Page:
What exactly is a code zero? Code zeros are only used on racing boats, right? Aren't they pretty expensive and difficult to get up and down? If you've pondered any of these questions, you are not alone. There are many misconceptions about these downwind reaching sails, so it's time to get familiar and comfortable with them – code zeros might just be the perfect addition to your downwind sail inventory. Read on as we clear up some of the most common myths and misunderstandings about code zeros.
The code zero has only been around for about 25 years. It was born in the Volvo Ocean Race, back when it was still called the Whitbread-Around-the-World Race. They are often referred to as a gennaker or a code sail. Code zeros have characteristics of an upwind sail but are classified as a downwind sail. Some are built of nylon, while others use heavier, stronger composite materials. There are a lot of things we think we know about a code zero, many of which aren’t true, or, at least, not always true.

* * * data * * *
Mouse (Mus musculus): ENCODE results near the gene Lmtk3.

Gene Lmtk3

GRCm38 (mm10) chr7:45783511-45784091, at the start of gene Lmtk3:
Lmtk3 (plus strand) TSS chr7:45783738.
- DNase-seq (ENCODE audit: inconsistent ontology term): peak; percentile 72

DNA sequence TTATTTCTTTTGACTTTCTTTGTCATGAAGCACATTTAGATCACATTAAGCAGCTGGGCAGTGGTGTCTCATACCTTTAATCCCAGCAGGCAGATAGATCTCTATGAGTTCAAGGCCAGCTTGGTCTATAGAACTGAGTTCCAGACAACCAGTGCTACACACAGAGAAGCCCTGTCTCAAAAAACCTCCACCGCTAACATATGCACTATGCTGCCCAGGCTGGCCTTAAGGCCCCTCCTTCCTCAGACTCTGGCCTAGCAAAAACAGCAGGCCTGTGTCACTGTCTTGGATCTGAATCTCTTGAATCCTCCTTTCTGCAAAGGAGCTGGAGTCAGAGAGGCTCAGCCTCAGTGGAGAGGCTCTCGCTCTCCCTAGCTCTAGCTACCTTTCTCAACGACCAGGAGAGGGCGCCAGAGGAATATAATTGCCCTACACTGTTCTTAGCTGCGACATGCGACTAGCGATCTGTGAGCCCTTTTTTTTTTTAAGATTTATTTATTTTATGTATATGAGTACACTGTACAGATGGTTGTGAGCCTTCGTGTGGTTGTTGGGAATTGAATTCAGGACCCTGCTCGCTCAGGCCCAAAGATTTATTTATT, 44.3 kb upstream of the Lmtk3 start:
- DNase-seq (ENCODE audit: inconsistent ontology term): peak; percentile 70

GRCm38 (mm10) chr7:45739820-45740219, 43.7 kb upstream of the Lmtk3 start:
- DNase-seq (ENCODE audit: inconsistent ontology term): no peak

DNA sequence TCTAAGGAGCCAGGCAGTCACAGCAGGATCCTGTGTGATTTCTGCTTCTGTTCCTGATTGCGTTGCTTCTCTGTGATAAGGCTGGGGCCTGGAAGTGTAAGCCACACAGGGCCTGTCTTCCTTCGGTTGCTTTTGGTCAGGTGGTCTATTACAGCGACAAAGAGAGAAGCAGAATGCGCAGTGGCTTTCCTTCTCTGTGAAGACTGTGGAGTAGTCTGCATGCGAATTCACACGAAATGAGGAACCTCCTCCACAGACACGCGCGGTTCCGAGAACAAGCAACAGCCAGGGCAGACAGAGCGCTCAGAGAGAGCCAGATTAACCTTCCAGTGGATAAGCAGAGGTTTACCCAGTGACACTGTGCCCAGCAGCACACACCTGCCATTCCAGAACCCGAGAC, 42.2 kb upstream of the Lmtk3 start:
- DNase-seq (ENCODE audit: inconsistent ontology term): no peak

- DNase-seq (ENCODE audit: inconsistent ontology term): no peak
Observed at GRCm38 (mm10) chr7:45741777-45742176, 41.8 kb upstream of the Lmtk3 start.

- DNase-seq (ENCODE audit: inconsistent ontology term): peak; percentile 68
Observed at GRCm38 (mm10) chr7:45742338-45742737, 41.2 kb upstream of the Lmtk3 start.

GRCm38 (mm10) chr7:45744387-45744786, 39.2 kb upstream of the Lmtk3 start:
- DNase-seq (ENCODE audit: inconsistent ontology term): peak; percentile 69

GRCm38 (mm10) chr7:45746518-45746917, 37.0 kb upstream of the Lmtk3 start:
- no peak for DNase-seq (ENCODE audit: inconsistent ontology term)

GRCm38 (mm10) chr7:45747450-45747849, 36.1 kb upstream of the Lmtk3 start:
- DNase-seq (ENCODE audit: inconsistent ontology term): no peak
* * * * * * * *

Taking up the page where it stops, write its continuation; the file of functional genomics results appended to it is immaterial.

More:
We sat down with Quantum’s VP of Product Integration and sail designer Doug Stewart to educate us on the code zero.
1. Code zero is another name for a gennaker.
Not necessarily. The term gennaker can cover a code zero, screecher, or reaching spinnaker. Gennaker is just a general term for a potential downwind sail, a cross between a Genoa and an asymmetrical spinnaker. It’s a marketing term.
2. A screecher and a code zero are the same thing.
Nope. A screecher is specifically a multihull term for a very large, very flat sail for going upwind or just cracked off. Catamarans and trimarans have notoriously small jibs, making them grossly underpowered in light breeze. A screecher is larger, higher clewed, and fuller than a genoa but flatter than a typical code zero.
3. A code zero is strictly a racing sail.